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All About TM1637

November 28, 2022 by Ashish Adhikari

In this tutorial, I am going to show you guys how to control the TM1637 4-Digit 7-Segment displays using an Arduino.

Topics Covered

Then we will have a look at some of these quick examples:

Example 1: Displaying String and a Number

Example 2: Displaying Scrolling and Blinking Text

Example 3: Creating a 4 Digit Counter

Example 4: Displaying Temperature & Humidity using DHT11/DHT22

Example 5: Creating an Arduino Based Digital Clock

And finally we will have a look at some common errors.

7-Segment Display Basics

A 7-Segment Displays consists of 7 LEDs making the shape of decimal number 8. These LEDs are called segments, because when they light up, each segments contributes in the formation of part of a decimal or hex digit.

These individual segments are labeled from ‘a’ to ‘g’ representing each individual LED. By setting a particular segment HIGH or LOW, a desired character pattern can be generated.

Hardware Overview and Pinout of TM1637 Module

The module comes with 4 right angle male pin headers. I find it a bit annoying to have the pin headers on the top side of the board. However, you can always unsolder and put them at the bottom of the board.

Now lets have a look at the GPIO pins:

CLK - is the clock input pin. You can connect it to any digital pin of an Arduino.

DIO - is the Data I/O pin. This can also connect to any digital pin of an Arduino.

VCC - Connects to 3.3V to 5V power supply.

GND - is the ground pin.

CLK and DIO pins can be connected to any digital pin of an Arduino. This gives us an opportunity to hook up a lot of these modules to an Arduino, as long as each instance has a pin pair of its own. When writing the code, we just need to specify the pin pair and then just go ahead and use them in your project.

If you run out of pins on your Arduino board you can use a GPIO Pin Extenders like the PCF8574. Please check out my tutorial on the Extender module, the link is in the description below.

PCF8574 GPIO Extender:

The module has 4 x 0.36 segment 7-Segment Displays and a ‘colon’ at the center for creating clock or time-based projects.

A bare four digit 7-Segment Displays usually requires 12 connection pins but the TM1637 LED Driver removes the need of the extra wiring for the 7-Segments and the entire setup can be controlled just by using 2 wires (DIO and CLK) and two more for power reducing the total wires to 4.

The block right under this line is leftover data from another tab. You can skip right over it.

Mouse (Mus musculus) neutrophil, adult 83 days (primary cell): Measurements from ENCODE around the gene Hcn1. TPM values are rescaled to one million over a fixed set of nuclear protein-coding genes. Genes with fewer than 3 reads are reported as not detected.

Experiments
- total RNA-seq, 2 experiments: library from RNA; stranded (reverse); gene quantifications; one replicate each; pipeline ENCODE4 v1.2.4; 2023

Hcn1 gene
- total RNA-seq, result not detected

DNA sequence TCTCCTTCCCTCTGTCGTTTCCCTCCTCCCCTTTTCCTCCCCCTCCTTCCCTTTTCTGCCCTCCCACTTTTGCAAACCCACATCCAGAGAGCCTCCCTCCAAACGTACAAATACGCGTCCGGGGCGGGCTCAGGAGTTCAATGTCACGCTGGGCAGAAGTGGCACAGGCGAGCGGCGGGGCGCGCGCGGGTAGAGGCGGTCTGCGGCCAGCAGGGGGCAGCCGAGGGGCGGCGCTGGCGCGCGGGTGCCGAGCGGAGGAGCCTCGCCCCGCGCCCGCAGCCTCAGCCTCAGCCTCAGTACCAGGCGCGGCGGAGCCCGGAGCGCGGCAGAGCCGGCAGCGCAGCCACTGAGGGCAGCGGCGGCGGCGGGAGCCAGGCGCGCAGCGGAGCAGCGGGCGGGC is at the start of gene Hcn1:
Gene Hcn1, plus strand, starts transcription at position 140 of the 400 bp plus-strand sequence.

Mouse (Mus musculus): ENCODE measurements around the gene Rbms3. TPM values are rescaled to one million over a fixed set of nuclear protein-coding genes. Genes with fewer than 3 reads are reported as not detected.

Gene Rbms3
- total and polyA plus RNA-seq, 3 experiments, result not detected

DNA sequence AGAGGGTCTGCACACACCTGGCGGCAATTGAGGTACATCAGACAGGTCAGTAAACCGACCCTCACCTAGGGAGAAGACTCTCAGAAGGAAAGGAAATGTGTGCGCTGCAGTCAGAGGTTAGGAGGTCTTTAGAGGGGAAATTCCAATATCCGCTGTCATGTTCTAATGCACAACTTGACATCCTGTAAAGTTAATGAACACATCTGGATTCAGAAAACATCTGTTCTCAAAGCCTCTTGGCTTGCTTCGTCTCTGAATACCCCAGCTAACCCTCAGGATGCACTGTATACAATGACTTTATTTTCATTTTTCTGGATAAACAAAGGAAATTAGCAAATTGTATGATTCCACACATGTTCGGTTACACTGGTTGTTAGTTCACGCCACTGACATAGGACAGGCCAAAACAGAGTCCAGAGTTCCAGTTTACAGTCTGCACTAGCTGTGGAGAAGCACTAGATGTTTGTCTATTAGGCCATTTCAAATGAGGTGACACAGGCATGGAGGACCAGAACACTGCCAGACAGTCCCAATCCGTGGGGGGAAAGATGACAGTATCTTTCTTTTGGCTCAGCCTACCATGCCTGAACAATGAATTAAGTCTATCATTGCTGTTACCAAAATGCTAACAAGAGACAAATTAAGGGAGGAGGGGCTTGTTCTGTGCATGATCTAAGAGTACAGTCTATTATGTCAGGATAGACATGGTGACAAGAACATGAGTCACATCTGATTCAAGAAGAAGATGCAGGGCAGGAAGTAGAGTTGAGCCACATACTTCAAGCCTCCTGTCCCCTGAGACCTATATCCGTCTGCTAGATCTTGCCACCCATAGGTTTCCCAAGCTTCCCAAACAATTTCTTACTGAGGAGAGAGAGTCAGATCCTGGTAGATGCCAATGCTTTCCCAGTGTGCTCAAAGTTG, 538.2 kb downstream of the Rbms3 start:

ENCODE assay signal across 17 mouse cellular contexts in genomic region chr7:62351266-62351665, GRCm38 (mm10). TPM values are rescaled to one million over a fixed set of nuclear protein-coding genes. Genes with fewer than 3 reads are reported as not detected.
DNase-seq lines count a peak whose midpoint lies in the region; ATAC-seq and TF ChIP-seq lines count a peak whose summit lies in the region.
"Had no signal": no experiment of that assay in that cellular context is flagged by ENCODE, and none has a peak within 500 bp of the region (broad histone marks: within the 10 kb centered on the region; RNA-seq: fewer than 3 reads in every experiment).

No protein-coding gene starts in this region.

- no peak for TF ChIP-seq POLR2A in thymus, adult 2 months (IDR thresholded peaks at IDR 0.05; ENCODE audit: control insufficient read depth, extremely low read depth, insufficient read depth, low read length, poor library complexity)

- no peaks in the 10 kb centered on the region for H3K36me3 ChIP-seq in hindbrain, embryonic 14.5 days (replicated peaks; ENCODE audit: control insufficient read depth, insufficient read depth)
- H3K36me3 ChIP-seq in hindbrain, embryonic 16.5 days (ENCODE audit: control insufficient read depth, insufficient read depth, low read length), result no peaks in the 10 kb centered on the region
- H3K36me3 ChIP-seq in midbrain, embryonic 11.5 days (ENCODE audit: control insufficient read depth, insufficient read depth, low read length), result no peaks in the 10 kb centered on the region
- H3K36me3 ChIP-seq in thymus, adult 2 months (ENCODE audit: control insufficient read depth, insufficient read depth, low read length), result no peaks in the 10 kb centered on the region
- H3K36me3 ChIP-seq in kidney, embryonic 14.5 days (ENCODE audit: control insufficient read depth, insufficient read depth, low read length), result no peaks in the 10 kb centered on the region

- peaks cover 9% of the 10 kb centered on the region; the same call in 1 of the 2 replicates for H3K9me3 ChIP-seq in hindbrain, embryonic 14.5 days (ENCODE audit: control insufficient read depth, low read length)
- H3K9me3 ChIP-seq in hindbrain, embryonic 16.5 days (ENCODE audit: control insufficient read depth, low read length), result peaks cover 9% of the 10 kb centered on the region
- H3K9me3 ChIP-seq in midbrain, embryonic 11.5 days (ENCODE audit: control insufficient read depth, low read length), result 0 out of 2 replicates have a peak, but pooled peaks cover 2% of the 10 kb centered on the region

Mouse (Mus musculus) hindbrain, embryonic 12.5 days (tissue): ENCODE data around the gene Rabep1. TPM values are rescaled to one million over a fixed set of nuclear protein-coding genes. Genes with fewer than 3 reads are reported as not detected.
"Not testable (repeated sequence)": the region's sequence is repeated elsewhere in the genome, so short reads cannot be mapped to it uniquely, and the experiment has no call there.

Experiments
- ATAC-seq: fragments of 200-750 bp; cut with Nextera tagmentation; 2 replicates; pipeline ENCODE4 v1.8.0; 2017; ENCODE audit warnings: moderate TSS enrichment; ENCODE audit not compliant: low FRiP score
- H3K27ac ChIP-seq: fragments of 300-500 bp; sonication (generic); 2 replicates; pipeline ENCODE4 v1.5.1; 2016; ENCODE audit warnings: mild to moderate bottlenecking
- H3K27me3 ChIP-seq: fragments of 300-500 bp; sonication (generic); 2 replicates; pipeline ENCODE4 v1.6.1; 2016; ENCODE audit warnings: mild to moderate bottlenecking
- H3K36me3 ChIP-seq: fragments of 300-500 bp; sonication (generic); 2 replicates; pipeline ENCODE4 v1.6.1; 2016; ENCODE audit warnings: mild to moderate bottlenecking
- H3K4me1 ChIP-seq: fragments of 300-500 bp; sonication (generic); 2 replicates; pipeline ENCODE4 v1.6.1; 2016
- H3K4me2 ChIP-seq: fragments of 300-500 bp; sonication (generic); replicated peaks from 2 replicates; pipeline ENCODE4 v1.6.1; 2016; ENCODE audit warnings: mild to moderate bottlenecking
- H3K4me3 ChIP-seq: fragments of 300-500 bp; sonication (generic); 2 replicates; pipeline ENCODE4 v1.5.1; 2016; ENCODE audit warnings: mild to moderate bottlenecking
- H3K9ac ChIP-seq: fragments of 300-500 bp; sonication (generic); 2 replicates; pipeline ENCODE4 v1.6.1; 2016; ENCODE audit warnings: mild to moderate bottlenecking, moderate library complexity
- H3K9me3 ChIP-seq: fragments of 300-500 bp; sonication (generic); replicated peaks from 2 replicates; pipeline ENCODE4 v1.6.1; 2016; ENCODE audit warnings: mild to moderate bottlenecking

These modules communicate with the processor using "I2C-like protocol". The implementation is pure software emulation and doesn't make use of any special hardware (other than GPIO pins).

The module operates between 3.3v to 5v with a current consumption of 80ma and allows adjusting the brightness of the LEDs at the software level. They are available in few different colors.

TM1637 Library Installation

Interfacing TM1637 Module with an Arduino

Hooking up the TM1637 module to an Arduino is very easy. 

You just need to connect four wires: 2 for power and other 2 for controlling the display.

You can connect the VCC of the module to either 3.3v or 5v pin of the Arduino.

So, connect:

CLK - Pin 2 of Arduino

DIO - Pin 3 of Arduino

VCC - 5V  of Arduino

GND - GND  of Arduino

As previously advised, you can use any pin combination for the CLK and DIO on the Arduino board. Just make sure you change the pin numbers in the code to reflect the change of wiring.

So far, based on my experience I have only found one disadvantage.

This module is unable to display floating points or dots between numbers. However, you can use the "HT16K33 module" for displaying floating points.


For the rest of the examples, I am going to use this template to write the code.

I will only show you guys the bit which is different in each code.

Example 1: Displaying Strings and Numbers

Example 3: Creating a 4 Digit Counter

Example 4: Displaying Temperature & Humidity using DHT11/DHT22

You can also create an alarm clock using either the DS3231 or DS1302 RTC Module and display the data using this TM1637 module. 

I will cover that in full details in my next video. 


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